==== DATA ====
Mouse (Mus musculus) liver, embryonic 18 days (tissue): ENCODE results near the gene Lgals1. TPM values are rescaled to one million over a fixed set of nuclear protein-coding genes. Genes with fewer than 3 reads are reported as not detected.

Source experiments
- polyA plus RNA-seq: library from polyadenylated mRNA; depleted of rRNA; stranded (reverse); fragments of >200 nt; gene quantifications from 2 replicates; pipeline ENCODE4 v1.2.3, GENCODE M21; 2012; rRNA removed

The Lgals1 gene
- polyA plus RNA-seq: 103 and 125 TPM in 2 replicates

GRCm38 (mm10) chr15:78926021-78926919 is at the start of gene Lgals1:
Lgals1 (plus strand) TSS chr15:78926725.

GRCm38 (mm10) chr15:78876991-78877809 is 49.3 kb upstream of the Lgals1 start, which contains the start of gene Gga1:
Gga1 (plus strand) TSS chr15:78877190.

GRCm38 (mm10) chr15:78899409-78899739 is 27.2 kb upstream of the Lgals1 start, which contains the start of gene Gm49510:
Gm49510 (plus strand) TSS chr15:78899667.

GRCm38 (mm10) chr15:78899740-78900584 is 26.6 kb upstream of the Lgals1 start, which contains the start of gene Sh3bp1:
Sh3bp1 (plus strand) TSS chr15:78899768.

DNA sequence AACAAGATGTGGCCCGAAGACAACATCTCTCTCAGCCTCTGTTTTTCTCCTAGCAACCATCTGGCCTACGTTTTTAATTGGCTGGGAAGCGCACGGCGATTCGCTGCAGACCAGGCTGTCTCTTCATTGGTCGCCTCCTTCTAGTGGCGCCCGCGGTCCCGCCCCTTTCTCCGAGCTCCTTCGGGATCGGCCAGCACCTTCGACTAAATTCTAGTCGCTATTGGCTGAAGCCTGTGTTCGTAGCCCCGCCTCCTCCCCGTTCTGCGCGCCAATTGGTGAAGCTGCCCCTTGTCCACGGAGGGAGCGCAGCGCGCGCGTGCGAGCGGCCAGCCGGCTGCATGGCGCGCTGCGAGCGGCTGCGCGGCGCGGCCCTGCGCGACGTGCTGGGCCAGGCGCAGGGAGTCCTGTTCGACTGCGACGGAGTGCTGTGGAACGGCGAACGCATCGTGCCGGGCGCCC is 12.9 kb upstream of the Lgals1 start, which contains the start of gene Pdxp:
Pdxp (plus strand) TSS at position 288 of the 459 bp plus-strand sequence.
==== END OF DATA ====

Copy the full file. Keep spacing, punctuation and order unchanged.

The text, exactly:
Mouse (Mus musculus) liver, embryonic 18 days (tissue): ENCODE results near the gene Lgals1. TPM values are rescaled to one million over a fixed set of nuclear protein-coding genes. Genes with fewer than 3 reads are reported as not detected.

Source experiments
- polyA plus RNA-seq: library from polyadenylated mRNA; depleted of rRNA; stranded (reverse); fragments of >200 nt; gene quantifications from 2 replicates; pipeline ENCODE4 v1.2.3, GENCODE M21; 2012; rRNA removed

The Lgals1 gene
- polyA plus RNA-seq: 103 and 125 TPM in 2 replicates

GRCm38 (mm10) chr15:78926021-78926919 is at the start of gene Lgals1:
Lgals1 (plus strand) TSS chr15:78926725.

GRCm38 (mm10) chr15:78876991-78877809 is 49.3 kb upstream of the Lgals1 start, which contains the start of gene Gga1:
Gga1 (plus strand) TSS chr15:78877190.

GRCm38 (mm10) chr15:78899409-78899739 is 27.2 kb upstream of the Lgals1 start, which contains the start of gene Gm49510:
Gm49510 (plus strand) TSS chr15:78899667.

GRCm38 (mm10) chr15:78899740-78900584 is 26.6 kb upstream of the Lgals1 start, which contains the start of gene Sh3bp1:
Sh3bp1 (plus strand) TSS chr15:78899768.

DNA sequence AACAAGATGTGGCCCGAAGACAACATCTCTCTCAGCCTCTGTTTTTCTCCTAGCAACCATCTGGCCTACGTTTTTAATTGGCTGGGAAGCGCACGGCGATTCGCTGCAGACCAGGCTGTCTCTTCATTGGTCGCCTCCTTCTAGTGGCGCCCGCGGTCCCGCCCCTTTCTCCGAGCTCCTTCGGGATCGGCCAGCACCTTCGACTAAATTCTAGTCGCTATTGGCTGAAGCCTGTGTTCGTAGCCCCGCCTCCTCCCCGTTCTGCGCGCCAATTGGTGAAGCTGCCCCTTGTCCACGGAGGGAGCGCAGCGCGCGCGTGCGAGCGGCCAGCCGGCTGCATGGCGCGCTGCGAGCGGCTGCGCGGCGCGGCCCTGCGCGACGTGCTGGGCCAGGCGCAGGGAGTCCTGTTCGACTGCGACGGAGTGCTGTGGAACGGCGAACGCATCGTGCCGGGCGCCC is 12.9 kb upstream of the Lgals1 start, which contains the start of gene Pdxp:
Pdxp (plus strand) TSS at position 288 of the 459 bp plus-strand sequence.